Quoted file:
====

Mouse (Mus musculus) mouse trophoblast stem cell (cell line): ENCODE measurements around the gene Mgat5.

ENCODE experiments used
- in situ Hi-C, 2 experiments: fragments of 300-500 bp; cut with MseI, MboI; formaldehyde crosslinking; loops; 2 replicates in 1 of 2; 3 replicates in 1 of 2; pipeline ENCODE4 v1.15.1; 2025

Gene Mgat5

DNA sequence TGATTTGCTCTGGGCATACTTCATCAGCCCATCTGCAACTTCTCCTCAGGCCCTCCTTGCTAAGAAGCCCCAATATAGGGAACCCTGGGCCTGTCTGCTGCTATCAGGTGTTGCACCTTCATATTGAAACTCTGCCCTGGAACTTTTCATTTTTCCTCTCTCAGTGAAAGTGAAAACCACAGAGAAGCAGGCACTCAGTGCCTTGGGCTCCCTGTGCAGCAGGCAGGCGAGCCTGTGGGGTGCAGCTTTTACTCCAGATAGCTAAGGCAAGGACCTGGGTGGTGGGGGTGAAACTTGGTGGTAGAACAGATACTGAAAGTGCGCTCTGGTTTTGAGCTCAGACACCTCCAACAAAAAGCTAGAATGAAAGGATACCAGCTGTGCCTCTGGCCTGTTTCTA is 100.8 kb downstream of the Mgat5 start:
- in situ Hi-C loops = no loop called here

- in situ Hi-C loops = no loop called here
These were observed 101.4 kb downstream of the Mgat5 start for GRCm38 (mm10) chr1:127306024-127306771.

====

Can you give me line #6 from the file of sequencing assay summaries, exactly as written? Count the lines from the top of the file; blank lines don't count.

- in situ Hi-C loops = no loop called here